There’s one part of you that a virus can never reach, Sameer says.
“My soul isn’t HIV-positive,” Sameer says. “It’s just my body for right now.”
Sameer was diagnosed nearly eight years ago. He was 23 and a year out of college. The years have not always been easy. It can be hard sometimes, living with HIV.
But Sameer’s experience shows how a positive diagnosis can teach you something you might never learn otherwise — your value as a person.
“Really learning how to love yourself is one of the best things that came out of the experience,” Sameer says. HIV forces you to take care of yourself — not just your health, but your whole lifestyle. That means taking full responsibility for loving yourself and not putting it on somebody else.
Getting to Acceptance
It takes time to figure out how to live with the news that you’re HIV positive. It’s up to you to find the best way to look at it.
“I think the challenge is learning how to celebrate it,” Sameer says. “You’ve got to turn your lemon into lemonade.” It’s a matter of accepting some limitations in your life while always valuing yourself.
Say, for instance, you can’t travel to certain countries. “You’re limited that way, but you don’t have to limit yourself to other possibilities,” Sameer says. “You’re just now a special, elite group of people where only certain people will love certain people like that. You’re not meant for everybody, just special people.”
Sameer faithfully wears is his birthstone as a reminder to value what’s most important – himself. Opals represent hope, happiness, loyalty and confidence.
What it Was Like to Learn About His HIV Status
Sameer already knew a lot about HIV before his diagnosis. He got sick for a few days and had a rash that made him suspect he might’ve been infected.
“I did feel like I had a, for lack of a better thing, a ‘mini-death’ at that time — a part of me I had to let go of. So that was hard. I cried, and I knew I was going to be fine. I just knew I was going to do whatever I had to do to make it work.”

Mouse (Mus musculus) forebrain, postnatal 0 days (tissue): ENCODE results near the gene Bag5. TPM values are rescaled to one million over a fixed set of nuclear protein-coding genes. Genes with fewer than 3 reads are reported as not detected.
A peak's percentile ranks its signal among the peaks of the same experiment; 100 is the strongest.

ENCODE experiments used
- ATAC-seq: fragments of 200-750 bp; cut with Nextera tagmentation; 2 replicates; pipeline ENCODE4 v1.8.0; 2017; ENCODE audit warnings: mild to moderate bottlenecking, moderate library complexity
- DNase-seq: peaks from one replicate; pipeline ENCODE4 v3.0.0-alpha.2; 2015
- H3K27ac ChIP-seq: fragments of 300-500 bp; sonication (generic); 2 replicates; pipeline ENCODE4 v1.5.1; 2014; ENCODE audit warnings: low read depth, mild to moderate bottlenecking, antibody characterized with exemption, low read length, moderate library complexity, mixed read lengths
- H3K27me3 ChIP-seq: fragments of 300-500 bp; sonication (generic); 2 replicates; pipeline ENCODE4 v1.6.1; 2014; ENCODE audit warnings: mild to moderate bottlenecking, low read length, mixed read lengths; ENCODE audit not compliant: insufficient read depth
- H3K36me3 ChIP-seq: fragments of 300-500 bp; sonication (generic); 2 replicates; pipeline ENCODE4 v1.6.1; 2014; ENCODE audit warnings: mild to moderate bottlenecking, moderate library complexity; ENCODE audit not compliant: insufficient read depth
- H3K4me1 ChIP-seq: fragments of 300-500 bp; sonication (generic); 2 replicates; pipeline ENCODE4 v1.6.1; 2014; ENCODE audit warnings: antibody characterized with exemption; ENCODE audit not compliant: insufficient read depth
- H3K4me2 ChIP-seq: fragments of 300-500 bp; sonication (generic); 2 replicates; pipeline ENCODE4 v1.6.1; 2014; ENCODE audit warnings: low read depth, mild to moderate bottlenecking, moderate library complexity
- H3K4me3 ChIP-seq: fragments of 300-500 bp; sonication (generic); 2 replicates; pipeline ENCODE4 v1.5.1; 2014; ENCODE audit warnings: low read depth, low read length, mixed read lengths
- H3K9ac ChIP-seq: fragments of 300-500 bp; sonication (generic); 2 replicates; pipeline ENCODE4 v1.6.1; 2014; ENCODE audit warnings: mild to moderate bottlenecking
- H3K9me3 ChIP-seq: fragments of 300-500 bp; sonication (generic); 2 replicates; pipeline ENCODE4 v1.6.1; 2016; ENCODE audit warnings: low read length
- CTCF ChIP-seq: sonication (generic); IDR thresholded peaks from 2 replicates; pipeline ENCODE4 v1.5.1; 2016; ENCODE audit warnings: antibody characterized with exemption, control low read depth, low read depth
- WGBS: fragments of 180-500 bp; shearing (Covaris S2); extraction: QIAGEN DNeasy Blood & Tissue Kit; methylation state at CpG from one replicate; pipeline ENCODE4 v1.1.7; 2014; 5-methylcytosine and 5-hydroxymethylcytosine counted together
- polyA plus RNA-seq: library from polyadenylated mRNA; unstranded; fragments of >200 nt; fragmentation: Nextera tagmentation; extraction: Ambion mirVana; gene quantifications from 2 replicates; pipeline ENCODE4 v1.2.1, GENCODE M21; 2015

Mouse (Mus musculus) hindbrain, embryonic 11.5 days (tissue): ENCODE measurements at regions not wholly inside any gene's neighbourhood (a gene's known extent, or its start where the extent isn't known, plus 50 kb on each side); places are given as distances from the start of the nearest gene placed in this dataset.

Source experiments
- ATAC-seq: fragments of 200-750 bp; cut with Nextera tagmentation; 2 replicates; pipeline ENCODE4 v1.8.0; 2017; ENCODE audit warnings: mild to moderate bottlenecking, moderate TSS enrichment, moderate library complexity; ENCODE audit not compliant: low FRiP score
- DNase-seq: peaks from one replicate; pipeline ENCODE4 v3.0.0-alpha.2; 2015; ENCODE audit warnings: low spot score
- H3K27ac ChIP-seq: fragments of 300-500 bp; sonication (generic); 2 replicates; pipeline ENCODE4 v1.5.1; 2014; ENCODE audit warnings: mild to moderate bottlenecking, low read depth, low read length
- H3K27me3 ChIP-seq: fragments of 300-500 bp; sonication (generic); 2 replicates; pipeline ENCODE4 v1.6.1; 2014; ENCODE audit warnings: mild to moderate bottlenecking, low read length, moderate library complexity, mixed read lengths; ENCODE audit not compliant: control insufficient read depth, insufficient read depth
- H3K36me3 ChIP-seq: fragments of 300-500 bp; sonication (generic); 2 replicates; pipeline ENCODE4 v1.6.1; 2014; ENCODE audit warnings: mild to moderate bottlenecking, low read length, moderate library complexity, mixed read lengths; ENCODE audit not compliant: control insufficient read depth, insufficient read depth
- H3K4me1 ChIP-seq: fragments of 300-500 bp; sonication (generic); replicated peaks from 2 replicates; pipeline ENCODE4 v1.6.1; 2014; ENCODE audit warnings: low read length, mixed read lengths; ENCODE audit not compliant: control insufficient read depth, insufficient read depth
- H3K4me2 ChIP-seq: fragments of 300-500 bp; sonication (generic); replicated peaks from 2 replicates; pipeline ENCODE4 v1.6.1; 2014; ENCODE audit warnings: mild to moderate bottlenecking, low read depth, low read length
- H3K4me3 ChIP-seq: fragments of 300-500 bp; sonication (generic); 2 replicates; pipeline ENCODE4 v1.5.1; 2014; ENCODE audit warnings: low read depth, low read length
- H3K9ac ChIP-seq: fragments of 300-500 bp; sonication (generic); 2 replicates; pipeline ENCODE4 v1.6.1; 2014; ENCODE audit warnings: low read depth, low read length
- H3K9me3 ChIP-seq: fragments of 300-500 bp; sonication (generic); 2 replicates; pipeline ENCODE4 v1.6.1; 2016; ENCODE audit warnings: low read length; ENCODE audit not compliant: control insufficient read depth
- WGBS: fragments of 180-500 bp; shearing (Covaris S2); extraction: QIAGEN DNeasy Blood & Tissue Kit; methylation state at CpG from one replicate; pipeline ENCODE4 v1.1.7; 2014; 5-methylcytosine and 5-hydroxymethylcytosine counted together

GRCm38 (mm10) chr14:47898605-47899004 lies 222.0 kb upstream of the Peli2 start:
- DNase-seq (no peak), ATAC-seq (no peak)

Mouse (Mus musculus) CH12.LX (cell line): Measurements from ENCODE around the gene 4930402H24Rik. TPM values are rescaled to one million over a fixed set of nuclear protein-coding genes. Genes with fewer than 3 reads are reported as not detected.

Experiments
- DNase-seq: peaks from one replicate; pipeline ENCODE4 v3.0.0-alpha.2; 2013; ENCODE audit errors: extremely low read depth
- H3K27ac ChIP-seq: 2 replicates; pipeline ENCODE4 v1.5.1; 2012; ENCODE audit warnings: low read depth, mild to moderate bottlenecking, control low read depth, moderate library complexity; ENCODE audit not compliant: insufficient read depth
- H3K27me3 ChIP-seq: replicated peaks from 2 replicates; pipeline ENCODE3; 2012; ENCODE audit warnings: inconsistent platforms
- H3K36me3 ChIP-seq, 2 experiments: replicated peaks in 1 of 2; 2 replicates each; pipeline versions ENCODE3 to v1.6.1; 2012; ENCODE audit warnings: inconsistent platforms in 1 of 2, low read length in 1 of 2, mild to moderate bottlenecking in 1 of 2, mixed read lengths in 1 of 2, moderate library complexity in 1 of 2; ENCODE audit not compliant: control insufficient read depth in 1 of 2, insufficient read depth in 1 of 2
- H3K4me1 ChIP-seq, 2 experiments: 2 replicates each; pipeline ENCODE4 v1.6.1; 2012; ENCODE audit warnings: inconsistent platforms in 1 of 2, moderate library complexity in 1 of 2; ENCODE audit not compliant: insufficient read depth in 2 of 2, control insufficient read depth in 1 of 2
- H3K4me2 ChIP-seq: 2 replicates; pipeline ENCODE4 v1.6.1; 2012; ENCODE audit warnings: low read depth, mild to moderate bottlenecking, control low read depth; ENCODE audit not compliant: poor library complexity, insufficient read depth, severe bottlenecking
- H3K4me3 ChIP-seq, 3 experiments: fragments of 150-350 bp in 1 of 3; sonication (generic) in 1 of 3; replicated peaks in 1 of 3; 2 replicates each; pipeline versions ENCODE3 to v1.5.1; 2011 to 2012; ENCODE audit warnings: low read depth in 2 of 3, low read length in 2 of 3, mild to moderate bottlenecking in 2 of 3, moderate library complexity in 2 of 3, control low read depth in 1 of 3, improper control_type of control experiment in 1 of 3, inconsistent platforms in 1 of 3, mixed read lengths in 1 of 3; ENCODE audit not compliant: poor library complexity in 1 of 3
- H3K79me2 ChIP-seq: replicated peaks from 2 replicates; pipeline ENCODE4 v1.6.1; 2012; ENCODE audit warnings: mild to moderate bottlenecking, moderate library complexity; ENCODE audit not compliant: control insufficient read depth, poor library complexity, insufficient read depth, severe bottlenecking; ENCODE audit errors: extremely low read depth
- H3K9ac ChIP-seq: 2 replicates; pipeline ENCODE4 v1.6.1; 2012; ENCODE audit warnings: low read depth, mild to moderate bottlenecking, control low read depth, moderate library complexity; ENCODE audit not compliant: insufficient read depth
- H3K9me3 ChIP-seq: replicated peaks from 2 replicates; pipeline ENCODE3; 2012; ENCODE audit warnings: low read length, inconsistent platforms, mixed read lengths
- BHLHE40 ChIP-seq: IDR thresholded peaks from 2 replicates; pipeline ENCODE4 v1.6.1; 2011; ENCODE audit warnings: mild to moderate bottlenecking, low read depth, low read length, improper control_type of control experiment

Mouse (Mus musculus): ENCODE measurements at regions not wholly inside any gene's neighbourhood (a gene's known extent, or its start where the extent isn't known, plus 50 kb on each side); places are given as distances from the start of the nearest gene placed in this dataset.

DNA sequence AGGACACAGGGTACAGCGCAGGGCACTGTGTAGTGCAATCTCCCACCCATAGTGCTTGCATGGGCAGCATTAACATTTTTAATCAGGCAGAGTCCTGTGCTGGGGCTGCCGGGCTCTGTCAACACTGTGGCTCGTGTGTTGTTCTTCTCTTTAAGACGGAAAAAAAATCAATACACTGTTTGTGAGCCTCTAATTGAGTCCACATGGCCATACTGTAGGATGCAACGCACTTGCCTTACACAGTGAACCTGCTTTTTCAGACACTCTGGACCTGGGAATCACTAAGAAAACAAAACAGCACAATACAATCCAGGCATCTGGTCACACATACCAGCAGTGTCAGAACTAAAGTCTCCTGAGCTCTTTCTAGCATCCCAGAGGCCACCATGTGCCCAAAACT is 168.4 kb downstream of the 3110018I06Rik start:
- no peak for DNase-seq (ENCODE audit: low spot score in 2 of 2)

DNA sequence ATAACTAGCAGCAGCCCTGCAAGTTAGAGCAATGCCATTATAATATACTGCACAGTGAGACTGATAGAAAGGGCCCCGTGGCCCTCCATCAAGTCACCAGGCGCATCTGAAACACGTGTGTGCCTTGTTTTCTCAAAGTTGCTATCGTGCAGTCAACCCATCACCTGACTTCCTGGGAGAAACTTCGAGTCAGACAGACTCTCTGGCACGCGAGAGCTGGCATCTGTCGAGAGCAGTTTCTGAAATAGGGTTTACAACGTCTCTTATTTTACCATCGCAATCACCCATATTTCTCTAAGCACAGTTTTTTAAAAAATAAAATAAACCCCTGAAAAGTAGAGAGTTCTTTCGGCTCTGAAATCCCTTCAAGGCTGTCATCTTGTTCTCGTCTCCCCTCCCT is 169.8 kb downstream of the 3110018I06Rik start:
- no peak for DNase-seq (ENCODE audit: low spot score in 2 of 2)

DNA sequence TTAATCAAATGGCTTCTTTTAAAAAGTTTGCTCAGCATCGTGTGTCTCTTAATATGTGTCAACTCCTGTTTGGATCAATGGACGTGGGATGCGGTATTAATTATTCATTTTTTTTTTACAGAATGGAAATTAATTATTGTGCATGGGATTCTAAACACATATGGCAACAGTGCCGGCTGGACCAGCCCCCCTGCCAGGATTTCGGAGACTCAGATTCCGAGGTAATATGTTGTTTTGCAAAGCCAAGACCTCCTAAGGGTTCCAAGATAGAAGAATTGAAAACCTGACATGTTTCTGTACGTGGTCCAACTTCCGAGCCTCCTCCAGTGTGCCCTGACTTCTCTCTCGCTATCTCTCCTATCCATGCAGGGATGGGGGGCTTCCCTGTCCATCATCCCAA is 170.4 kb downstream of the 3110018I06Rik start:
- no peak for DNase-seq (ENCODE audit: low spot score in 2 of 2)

Once he knew the truth, he started thinking about what was coming next.
“I guess my true feelings were nervousness, anxiety waiting for the confirmation, but then also hope, and this idea of resiliency that I was going to make it, whatever that looked like.”
Why a Support Group is so Valuable
Sameer is a true believer in the value of an HIV support group.
“I think it’s critical to help you not feel alone, not feel depressed, and not feel like you’re struggling by yourself, that there are other people that can relate to that.
“It’s helped me a lot because earlier with my diagnosis I was pretty much an independent person. But when I got to leadership conferences and other things and met other people that were poz, I realized there are other young people, people younger than me, people born this way, and they’re making it, and they’re okay, and they’re happy, and they’re struggling.”
That sense of everybody being in this together is a huge comfort.
Starting Your Meds as Soon as Possible
Sameer has specific advice for people who’ve just learned they are HIV positive.
“Start meds early if you can. It’s very important. People told me that, but I kinda wish I started earlier.
“I didn’t start until five years in. So, start earlier. Just get it over with. Give your body a chance to bounce back faster.”
(Note this is Sameer’s experience. Current guidelines are to start HIV meds right after diagnosis in almost all cases).
How to Face your Future
“I learned in grad school, but it makes sense for everything in life, that ‘’small is big and slow is fast,” Sameer says. “It’s really just one step at a time, just like Jordin Sparks said. Take your time for a moment, and it’ll be okay.”